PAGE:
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Front Page » October 21, 2008 » Emery County News » Energy producers learn about oil shale
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Energy producers learn about oil shale

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The Southeastern Utah Energy Producers held their annual banquet on Oct. 2 at the Carbon County events center. SEUEPA's president Rick Olsen welcomed everyone to the banquet. He is proud of SEUEPA's growth and the organization has strength in numbers.

Deb Dull from Rocky Mountain Power introduced Dr. Laura Nelson from Ecoshale, a company involved with the development of oil shale. Nelson said energy is a critical and vital part of the lives we lead. Most people don't think much about what is behind the production of energy. They just switch on their lights and take energy production for granted.

Ecoshale is operating in the Uintah Basin and can deliver the resource in a short amount of time. Why do we have to develop oil shale, Nelson asked. It can be a viable part of our energy future. The United States imports 58 percent of its energy needs. "Energy costs affect everyone. We need to work to offset our imports and give households greater support. Imports are expected to climb to 70 percent in the next few years," said Nelson.

Nelson doesn't view dependency on oil and energy as a bad thing. It has enabled our country to develop a good quality of life for its citizens. But with that dependency comes a responsibility to develop new energy sources. A lot of our petroleum is coming from the tar sands in Canada.

A percentage comes from Saudi Arabia and 20 percent comes from Africa. These sources from unstable parts of the world are cause for concern. Nelson said the last tests of reserves in the Middle East were in 1982. "We are counting on those reserves to be there, but we really don't know. What can we do to off set our needs. We can look at efficiency. We are not super efficient, only 58 percent. Other countries are increasing their energy demands rapidly," said Nelson.

Nelson said the country needs to look at unconventional energy sources. They have to be part of our future. Oil production in Mexico is declining. Nelson said renewables are only part of the answer, they are a small source. Renewables can't meet the demand for the future. "Emerging countries seek a greater quality of life. We want to provide the same opportunities we have had to future generations. Unconventional energy is part of that future. We need it all, wind, solar, coal, biofuels, oil shale," said Nelson.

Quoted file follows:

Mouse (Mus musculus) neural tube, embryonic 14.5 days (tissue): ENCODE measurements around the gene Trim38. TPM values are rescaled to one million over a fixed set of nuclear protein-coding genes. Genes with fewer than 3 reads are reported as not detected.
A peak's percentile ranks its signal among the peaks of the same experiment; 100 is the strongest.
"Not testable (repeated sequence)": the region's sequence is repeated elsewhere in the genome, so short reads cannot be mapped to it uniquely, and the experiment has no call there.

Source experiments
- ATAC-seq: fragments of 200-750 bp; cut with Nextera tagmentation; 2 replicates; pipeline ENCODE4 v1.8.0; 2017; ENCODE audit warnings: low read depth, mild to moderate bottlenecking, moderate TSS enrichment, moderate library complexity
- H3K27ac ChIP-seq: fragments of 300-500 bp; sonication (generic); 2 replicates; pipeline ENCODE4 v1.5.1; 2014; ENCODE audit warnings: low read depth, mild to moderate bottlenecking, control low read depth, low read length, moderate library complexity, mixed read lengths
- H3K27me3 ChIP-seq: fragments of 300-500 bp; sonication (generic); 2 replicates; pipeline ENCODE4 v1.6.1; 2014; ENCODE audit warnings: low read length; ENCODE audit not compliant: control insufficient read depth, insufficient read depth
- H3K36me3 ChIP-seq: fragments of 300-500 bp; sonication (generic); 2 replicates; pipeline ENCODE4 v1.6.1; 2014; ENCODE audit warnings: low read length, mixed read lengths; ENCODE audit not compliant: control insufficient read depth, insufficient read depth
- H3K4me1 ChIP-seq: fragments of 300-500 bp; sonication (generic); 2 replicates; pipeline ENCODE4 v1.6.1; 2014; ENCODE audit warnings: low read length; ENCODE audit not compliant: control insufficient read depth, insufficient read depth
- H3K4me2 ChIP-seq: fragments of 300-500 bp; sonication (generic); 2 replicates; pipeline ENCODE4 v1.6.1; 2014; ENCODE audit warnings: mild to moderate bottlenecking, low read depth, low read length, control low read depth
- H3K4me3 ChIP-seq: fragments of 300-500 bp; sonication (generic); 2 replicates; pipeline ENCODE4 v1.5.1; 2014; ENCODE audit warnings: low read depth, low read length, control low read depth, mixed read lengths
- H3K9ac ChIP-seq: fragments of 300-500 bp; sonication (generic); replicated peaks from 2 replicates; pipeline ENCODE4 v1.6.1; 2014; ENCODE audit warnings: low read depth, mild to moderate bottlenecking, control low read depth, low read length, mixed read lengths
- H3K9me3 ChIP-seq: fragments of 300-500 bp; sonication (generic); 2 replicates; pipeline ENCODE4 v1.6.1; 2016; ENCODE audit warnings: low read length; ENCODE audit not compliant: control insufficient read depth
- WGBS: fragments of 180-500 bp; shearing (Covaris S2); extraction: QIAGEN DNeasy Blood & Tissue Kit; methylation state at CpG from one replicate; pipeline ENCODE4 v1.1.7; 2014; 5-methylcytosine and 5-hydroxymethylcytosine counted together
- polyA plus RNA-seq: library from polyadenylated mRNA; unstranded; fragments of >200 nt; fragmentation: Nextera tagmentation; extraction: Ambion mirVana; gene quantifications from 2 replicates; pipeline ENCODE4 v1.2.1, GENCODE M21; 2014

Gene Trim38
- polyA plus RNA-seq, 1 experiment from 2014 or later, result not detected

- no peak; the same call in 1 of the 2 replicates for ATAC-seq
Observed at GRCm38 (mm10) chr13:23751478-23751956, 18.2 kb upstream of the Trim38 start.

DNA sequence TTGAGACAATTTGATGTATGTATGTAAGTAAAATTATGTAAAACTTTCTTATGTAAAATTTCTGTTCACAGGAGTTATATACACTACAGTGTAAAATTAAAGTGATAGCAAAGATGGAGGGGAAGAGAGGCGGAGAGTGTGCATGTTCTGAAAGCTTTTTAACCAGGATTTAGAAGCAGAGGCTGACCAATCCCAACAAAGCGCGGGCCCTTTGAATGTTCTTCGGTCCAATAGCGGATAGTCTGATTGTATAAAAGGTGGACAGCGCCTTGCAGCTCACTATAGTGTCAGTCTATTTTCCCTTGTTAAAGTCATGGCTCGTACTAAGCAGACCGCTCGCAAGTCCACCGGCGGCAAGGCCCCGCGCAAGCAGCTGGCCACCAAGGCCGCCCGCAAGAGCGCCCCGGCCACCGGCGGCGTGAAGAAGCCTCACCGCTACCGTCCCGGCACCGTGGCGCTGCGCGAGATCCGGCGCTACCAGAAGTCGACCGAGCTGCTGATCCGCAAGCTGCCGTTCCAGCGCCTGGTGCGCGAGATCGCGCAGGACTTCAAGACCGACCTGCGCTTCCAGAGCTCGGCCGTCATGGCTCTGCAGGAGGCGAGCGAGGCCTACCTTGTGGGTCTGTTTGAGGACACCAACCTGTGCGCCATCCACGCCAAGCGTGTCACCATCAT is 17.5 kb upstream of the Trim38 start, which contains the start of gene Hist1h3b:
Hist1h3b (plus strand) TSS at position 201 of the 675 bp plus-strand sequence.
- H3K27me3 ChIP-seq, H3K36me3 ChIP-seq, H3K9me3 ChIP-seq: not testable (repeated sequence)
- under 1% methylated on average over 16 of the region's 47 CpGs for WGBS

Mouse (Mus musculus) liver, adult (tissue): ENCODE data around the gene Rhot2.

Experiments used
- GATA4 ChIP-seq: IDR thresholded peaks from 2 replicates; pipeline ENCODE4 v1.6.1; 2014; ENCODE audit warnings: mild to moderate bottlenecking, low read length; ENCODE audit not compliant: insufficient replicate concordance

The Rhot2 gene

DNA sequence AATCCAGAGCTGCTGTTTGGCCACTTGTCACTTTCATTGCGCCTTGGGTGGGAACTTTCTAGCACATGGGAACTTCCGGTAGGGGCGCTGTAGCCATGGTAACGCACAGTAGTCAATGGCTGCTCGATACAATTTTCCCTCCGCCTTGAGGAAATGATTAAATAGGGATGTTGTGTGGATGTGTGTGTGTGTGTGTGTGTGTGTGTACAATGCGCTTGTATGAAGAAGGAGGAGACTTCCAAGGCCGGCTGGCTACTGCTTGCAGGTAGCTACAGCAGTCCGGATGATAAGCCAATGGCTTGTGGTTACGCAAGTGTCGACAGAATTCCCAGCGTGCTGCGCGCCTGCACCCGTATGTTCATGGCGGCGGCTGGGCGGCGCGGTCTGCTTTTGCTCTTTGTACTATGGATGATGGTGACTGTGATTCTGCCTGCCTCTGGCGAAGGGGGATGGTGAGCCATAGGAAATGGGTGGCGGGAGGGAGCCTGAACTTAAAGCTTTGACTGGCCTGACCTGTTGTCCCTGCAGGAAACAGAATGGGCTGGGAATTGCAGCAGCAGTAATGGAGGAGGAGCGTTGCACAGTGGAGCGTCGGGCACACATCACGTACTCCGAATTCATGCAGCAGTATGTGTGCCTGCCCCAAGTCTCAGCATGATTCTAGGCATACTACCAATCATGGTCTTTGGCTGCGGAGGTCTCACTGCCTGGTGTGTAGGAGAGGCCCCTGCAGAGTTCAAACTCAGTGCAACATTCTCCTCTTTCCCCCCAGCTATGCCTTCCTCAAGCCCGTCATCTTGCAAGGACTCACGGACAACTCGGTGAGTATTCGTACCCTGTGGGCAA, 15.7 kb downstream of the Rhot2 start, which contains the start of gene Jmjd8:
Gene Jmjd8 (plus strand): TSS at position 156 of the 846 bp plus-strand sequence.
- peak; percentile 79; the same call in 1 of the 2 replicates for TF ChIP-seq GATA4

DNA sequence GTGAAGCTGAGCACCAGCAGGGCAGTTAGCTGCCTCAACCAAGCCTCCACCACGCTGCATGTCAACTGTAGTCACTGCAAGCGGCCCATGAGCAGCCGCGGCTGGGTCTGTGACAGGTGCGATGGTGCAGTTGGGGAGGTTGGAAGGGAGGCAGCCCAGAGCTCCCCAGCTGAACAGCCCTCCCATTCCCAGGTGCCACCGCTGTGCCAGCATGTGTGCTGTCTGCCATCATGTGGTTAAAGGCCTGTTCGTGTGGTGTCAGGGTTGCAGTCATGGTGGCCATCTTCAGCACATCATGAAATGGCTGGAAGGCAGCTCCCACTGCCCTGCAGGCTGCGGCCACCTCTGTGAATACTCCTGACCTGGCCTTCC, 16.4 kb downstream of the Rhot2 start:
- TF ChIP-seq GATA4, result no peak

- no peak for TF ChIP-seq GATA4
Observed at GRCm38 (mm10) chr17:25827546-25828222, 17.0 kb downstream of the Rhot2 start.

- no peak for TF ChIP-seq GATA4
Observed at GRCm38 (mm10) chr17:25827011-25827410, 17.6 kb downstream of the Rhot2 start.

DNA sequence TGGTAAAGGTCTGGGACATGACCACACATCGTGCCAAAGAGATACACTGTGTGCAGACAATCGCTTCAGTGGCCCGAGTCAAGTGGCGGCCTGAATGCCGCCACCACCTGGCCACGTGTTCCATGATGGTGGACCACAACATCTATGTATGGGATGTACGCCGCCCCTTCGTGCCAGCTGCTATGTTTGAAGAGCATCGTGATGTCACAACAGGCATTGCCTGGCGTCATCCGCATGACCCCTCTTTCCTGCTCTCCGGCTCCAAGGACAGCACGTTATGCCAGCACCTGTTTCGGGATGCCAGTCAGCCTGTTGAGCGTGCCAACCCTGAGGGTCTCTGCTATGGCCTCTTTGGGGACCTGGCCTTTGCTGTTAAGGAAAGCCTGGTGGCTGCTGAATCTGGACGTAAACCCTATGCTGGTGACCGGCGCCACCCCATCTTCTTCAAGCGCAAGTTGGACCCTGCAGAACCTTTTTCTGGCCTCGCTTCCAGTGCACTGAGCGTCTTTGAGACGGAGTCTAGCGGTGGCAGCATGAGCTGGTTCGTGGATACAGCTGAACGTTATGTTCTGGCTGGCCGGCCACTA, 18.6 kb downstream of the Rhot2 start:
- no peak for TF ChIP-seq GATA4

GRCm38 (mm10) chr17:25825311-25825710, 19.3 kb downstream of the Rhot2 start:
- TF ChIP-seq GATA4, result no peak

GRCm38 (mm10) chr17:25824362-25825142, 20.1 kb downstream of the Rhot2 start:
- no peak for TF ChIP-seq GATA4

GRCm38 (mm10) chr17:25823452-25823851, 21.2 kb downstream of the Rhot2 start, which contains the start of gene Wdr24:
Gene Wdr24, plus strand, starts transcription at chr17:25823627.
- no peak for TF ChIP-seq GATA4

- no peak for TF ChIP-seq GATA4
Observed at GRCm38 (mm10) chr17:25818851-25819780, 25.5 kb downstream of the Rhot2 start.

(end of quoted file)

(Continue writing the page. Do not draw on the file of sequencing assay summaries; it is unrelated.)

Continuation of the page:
Ecoshale holds leases on state and school trustlands, but no federal leases. Federal leases will be needed in the future to pursue oil shale more seriously. It's estimated in Utah, Colorado and Wyoming there are 800 billion barrels of oil shale.

The technology to develop this oil shale is already in place. Nelson outlined the steps involved: Step 1: We carefully set aside overburden to preserve topsoil biodiversity. This allows us to rapidly reclaim the site within a few weeks, as well as support new grasses and brush for wildlife, within months.

Step 2: We build an environmental protection layer within an impoundment. Such clay impoundments are used to protect the environment in the mining industry and provide long-term protection of ground water and aquifers.

Step 3: We fill the impoundment with freshly mined ore from shale. The shale contains rich hydrogen content. The ore will be sized, sorted and roasted in the impoundment to extract a premium, bottomless fuel source.

Step 4: We place pipes that are designed to biodegrade harmlessly within the impoundment. Without using any water, we transfer dry, low emission heat from clean burning natural gas burners into the pipes. When finished, we remove the heat by circulating air through the pipes into the adjacent prepared impoundment. No rock is burned at any time. Instead, by burning clean natural gas, we avoid nearly two-thirds of typical retort emissions.

Step 5: Once we've completed heating the shale and producing 34 API gravity kerogen oil, we upgrade the kerogen to remove all nitrogen and sulfur. Upgraded kerogen oil is the feedstock for premium low sulfur diesel fuel--approved and highly sought-after by environmentally conscious energy consuming states such as California. ULSD is a premium fuel because it far outpaces the mileage efficiency of fuels such as ethanol, and can help Low Emission Diesel vehicles compete toe-to-toe with hybrids. In some cases, Low Emission Diesel vehicles ("green" diesel) achieve better mileage than hybrids.

Step 6. Our process mining is rapidly reclaimed. Instead of years to reclaim, we return native soils within weeks. New grasses and brush begin to appear within months.

Nelson said they are starting small with a five acre site which can produce 5,000 barrels a day. They have people ready to buy their product once it is produced.

"Yes it can be done and yes it can be done economically," said Nelson. Ecoshale will use the best practices and technology available. They plan to be part of the communities where they work and will support and interact with the communities. Royalties from the product will go into the school trustlands funds and if federal leases are developed royalties will be generated that will be returned to the state of Utah. Nelson said oil shale has a 90 percent recovery rate.

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October 21, 2008
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